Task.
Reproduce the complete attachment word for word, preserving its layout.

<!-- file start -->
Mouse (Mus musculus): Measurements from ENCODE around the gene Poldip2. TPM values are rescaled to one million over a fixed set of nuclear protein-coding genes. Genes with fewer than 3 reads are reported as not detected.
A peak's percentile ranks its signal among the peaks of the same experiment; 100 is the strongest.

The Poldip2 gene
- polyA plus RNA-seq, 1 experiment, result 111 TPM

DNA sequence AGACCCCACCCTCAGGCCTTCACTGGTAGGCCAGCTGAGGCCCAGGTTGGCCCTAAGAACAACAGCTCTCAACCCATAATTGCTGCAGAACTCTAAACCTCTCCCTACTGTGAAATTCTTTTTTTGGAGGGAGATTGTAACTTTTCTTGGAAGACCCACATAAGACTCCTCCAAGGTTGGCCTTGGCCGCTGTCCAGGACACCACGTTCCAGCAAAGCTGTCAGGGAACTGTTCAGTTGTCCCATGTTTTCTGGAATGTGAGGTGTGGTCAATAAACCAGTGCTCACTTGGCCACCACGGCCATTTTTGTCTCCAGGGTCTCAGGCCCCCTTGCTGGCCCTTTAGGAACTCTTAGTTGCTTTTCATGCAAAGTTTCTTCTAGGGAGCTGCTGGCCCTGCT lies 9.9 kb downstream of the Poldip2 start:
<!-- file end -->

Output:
Mouse (Mus musculus): Measurements from ENCODE around the gene Poldip2. TPM values are rescaled to one million over a fixed set of nuclear protein-coding genes. Genes with fewer than 3 reads are reported as not detected.
A peak's percentile ranks its signal among the peaks of the same experiment; 100 is the strongest.

The Poldip2 gene
- polyA plus RNA-seq, 1 experiment, result 111 TPM

DNA sequence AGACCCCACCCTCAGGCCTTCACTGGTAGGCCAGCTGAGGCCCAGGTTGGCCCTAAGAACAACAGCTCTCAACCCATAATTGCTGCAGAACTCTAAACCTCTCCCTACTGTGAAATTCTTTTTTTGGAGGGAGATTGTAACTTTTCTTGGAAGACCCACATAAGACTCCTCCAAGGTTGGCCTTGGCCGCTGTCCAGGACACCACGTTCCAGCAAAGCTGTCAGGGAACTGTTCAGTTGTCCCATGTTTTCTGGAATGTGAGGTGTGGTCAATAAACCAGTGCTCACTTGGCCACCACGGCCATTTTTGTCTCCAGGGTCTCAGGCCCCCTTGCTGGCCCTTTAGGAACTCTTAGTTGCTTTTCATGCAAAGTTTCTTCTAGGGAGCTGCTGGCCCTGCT lies 9.9 kb downstream of the Poldip2 start: